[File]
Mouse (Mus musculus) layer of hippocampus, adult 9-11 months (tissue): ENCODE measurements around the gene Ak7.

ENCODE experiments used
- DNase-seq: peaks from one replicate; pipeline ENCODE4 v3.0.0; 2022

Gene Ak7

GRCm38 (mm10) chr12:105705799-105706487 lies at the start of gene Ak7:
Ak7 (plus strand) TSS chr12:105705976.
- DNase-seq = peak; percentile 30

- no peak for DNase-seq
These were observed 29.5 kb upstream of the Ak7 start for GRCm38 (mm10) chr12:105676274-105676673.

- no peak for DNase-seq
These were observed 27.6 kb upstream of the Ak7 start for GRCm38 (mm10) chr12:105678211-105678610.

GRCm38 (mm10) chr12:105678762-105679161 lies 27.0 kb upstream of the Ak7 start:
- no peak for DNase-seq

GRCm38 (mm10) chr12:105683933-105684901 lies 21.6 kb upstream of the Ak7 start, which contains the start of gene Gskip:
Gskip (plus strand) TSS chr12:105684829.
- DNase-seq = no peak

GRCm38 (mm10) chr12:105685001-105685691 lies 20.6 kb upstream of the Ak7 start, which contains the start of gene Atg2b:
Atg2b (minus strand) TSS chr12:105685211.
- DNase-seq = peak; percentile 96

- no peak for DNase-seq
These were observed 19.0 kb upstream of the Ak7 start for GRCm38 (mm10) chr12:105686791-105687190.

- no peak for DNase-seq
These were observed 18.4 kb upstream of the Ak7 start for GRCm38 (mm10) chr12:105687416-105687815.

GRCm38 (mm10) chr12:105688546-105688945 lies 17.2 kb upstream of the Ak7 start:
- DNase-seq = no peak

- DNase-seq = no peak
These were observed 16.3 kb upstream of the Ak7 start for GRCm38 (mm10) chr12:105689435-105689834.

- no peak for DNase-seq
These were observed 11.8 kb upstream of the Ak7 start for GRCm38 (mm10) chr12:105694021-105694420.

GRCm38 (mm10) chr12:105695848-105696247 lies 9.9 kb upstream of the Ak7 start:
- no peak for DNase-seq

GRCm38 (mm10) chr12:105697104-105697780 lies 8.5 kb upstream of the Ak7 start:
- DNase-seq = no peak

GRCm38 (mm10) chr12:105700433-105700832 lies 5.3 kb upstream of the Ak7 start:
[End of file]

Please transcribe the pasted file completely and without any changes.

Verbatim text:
Mouse (Mus musculus) layer of hippocampus, adult 9-11 months (tissue): ENCODE measurements around the gene Ak7.

ENCODE experiments used
- DNase-seq: peaks from one replicate; pipeline ENCODE4 v3.0.0; 2022

Gene Ak7

GRCm38 (mm10) chr12:105705799-105706487 lies at the start of gene Ak7:
Ak7 (plus strand) TSS chr12:105705976.
- DNase-seq = peak; percentile 30

- no peak for DNase-seq
These were observed 29.5 kb upstream of the Ak7 start for GRCm38 (mm10) chr12:105676274-105676673.

- no peak for DNase-seq
These were observed 27.6 kb upstream of the Ak7 start for GRCm38 (mm10) chr12:105678211-105678610.

GRCm38 (mm10) chr12:105678762-105679161 lies 27.0 kb upstream of the Ak7 start:
- no peak for DNase-seq

GRCm38 (mm10) chr12:105683933-105684901 lies 21.6 kb upstream of the Ak7 start, which contains the start of gene Gskip:
Gskip (plus strand) TSS chr12:105684829.
- DNase-seq = no peak

GRCm38 (mm10) chr12:105685001-105685691 lies 20.6 kb upstream of the Ak7 start, which contains the start of gene Atg2b:
Atg2b (minus strand) TSS chr12:105685211.
- DNase-seq = peak; percentile 96

- no peak for DNase-seq
These were observed 19.0 kb upstream of the Ak7 start for GRCm38 (mm10) chr12:105686791-105687190.

- no peak for DNase-seq
These were observed 18.4 kb upstream of the Ak7 start for GRCm38 (mm10) chr12:105687416-105687815.

GRCm38 (mm10) chr12:105688546-105688945 lies 17.2 kb upstream of the Ak7 start:
- DNase-seq = no peak

- DNase-seq = no peak
These were observed 16.3 kb upstream of the Ak7 start for GRCm38 (mm10) chr12:105689435-105689834.

- no peak for DNase-seq
These were observed 11.8 kb upstream of the Ak7 start for GRCm38 (mm10) chr12:105694021-105694420.

GRCm38 (mm10) chr12:105695848-105696247 lies 9.9 kb upstream of the Ak7 start:
- no peak for DNase-seq

GRCm38 (mm10) chr12:105697104-105697780 lies 8.5 kb upstream of the Ak7 start:
- DNase-seq = no peak

GRCm38 (mm10) chr12:105700433-105700832 lies 5.3 kb upstream of the Ak7 start: